tCover Linux support

I2C0 @ 0x00 Address 0x00 is general call address which makes Cover incompatible with standard I2C drivers.

WDSA Table

Name(ABUF, ResourceTemplate()
{
I2CSerialBus(0, ControllerInitiated, 0x61a80, AddressingMode7Bit, "\\_SB.I2C1", 0, ResourceConsumer, , )
GpioInt(Level, ActiveLow, Shared, PullDefault, 0, "\\_SB.GPIO", 0, ResourceConsumer, , ) {0x59}
})
Name(EBUF, ResourceTemplate()
{
I2CSerialBus(0, ControllerInitiated, 0x61a80, AddressingMode7Bit, "\\_SB.I2C1", 0, ResourceConsumer, , )
GpioInt(Level, ActiveLow, SharedAndWake, PullDefault, 0, "\\_SB.GPIO", 0, ResourceConsumer, , ) {0x75}
})

Address 0x00; Speed 400kHz

GPIO Interrupts: 0x59 -> L1 0x75 -> O5

Captured HID Descriptor without tCover

From 5.1.1 HID Descriptor Format

Offset

Field

Size

Actual Value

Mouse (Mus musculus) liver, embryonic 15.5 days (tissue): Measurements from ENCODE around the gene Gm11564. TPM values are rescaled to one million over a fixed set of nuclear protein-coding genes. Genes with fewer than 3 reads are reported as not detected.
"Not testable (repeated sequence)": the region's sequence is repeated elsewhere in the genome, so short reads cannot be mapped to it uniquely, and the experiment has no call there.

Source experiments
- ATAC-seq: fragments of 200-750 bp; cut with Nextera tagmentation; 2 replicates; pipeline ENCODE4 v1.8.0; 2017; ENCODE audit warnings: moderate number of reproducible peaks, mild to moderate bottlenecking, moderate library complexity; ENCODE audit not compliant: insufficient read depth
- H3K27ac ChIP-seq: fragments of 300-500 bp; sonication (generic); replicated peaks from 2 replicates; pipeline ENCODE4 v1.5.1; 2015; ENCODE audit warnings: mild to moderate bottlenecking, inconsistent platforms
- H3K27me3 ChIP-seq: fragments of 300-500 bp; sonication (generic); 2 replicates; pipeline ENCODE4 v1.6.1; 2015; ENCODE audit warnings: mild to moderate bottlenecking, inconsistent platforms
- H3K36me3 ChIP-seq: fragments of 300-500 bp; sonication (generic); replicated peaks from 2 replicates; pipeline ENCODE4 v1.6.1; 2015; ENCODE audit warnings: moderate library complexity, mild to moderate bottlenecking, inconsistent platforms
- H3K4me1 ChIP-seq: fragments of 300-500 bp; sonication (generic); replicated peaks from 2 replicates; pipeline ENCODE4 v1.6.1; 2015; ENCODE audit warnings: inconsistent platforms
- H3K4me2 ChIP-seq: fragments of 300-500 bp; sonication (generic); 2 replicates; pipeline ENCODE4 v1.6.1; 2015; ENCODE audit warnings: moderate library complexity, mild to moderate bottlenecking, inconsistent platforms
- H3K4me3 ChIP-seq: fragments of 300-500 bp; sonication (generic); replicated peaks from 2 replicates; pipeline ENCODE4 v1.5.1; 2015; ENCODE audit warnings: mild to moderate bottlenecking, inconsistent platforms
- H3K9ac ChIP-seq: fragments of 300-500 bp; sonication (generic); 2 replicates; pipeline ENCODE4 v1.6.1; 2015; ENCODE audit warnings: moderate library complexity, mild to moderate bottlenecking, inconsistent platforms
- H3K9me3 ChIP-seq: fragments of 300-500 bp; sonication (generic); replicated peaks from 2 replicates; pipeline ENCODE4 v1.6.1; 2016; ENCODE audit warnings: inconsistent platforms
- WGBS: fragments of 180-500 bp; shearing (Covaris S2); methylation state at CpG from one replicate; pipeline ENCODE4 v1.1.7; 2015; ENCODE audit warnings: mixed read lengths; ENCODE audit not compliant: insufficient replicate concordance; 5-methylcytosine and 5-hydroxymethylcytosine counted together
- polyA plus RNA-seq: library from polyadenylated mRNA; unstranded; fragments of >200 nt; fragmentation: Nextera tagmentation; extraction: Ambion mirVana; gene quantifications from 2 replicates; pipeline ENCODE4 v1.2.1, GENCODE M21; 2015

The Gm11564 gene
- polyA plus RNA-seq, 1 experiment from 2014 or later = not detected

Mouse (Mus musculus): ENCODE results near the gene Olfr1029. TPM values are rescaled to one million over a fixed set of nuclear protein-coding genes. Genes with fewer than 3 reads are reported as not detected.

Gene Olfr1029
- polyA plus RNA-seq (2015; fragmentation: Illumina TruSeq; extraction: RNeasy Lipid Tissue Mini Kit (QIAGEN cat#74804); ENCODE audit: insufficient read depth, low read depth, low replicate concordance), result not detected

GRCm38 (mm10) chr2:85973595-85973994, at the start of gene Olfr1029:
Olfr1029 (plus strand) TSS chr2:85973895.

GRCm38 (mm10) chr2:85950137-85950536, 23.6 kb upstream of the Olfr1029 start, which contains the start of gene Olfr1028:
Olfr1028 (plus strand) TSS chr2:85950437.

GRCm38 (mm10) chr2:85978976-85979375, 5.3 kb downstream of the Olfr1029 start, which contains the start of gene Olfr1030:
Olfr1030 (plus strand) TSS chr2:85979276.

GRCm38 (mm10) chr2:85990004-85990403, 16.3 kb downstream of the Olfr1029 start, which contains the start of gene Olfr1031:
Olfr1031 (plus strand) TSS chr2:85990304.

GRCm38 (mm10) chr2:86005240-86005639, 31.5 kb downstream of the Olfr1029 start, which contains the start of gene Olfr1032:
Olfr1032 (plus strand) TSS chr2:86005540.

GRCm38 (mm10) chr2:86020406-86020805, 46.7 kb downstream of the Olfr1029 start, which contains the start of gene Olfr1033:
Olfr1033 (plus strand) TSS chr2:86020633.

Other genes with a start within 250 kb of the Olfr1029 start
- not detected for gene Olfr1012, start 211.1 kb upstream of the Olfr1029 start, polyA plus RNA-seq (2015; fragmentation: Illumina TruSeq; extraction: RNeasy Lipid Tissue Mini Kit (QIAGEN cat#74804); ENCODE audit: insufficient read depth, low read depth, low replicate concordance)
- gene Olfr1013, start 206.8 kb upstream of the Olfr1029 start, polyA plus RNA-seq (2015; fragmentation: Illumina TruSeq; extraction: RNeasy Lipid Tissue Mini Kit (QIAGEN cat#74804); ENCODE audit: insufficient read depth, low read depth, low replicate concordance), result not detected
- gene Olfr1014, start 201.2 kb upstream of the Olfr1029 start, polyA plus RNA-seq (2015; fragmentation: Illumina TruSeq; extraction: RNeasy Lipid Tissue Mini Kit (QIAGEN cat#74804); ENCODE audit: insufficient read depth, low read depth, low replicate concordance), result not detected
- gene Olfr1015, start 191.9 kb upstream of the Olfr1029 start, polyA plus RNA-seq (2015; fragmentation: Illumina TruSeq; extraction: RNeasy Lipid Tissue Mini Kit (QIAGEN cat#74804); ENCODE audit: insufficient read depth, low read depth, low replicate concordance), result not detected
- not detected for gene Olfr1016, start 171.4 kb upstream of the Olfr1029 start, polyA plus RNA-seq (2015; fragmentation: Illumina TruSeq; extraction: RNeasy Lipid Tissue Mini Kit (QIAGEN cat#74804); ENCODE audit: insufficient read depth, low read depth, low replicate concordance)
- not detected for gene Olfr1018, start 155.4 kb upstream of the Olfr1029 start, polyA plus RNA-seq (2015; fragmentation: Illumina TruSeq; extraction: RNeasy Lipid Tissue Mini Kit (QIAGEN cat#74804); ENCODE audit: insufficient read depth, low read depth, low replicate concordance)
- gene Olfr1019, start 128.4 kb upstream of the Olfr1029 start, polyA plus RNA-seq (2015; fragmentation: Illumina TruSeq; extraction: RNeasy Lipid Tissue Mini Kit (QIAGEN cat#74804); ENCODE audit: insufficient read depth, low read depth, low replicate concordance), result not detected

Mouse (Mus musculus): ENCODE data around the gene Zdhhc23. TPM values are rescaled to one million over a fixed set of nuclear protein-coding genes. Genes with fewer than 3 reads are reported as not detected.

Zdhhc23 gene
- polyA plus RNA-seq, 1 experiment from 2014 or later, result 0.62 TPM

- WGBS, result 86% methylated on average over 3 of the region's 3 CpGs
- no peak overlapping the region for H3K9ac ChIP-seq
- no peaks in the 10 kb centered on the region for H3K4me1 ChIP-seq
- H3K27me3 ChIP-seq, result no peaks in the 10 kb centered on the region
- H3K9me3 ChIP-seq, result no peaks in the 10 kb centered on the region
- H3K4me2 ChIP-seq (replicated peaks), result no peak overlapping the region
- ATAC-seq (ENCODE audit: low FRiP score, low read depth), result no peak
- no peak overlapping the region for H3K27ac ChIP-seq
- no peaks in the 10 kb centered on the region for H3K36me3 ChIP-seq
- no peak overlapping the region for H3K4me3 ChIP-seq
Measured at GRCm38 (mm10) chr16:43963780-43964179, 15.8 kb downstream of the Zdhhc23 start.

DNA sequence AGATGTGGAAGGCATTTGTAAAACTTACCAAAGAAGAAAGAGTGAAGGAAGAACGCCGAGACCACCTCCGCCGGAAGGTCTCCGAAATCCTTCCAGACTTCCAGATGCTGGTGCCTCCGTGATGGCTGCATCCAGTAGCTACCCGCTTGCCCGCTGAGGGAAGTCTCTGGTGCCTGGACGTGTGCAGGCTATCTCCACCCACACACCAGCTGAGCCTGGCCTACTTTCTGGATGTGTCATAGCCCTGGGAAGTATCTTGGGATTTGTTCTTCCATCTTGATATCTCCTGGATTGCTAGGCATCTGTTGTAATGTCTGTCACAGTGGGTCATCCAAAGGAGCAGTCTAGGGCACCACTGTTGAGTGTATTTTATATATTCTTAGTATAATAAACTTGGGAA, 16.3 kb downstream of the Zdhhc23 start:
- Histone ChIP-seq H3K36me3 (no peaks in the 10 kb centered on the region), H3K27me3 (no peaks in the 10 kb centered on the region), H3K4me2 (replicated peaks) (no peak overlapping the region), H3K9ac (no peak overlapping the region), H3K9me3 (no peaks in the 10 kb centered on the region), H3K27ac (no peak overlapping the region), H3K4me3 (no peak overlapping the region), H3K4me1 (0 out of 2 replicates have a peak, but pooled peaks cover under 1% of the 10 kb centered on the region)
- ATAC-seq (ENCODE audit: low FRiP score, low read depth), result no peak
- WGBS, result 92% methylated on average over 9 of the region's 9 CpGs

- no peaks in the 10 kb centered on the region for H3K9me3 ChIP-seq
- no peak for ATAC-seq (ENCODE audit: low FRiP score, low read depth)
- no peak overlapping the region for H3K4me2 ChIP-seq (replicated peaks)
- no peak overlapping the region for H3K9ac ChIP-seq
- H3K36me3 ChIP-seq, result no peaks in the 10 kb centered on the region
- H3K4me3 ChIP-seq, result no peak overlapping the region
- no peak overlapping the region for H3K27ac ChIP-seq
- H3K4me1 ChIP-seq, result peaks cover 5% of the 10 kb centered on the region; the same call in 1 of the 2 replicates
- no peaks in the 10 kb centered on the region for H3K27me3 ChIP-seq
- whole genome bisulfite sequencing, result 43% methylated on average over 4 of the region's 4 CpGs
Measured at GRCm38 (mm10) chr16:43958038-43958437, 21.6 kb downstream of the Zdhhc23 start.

Comment

0

wHIDDescLength

2

00 1E

Dec: 30 -> 30 Bytes read

2

bcdVersion

2

01 00

Version 1.00

4

wReportDescLength

2

00 00

x

6

wReportDescRegister

2

00 42

maybe

8

wInputRegister

2

00 43

maybe

10

wMaxInputLength

2

00 00

x

12

wOutputRegister

2

00 44

maybe

14

wMaxOutputLength

2

00 00

x

16

wCommandRegister

2

00 45

maybe

18

wDataRegister

2

00 46

maybe

20

wVendorID

2

00 00

x

22

wProuctID

2

00 00

x

24

wVersionID

2

00 00

x

26

RESERVED

4

00 00 00 00

All important information is set to 0x00. I guess standard I2C HID Driver will have a hard time.

HID Descriptor Address is 0x41. This makes all the Register fields seem legit.

Whats wrong here?

It was tested without tCover. Connecting a tCover doesn't change anything.

This should be related to wrong power settings.

Surface RT2 turns on backlight on TypeCover2 when the kernel is booted from UEFI with ACPI.

ACPI does something right according to power settings. Now we need to capture the new HID Descriptor for UEFI boot on Surface RT. Results should show what to do next

Observation

Booting Windows without tCover: Windows doesn't send a single byte to tCover. Booting Windows with tCover: Windows does send some non HID bytes before the HID Descriptor is read.

That leads to the conclusion that the SoC has a GPIO which acts as tCover detector.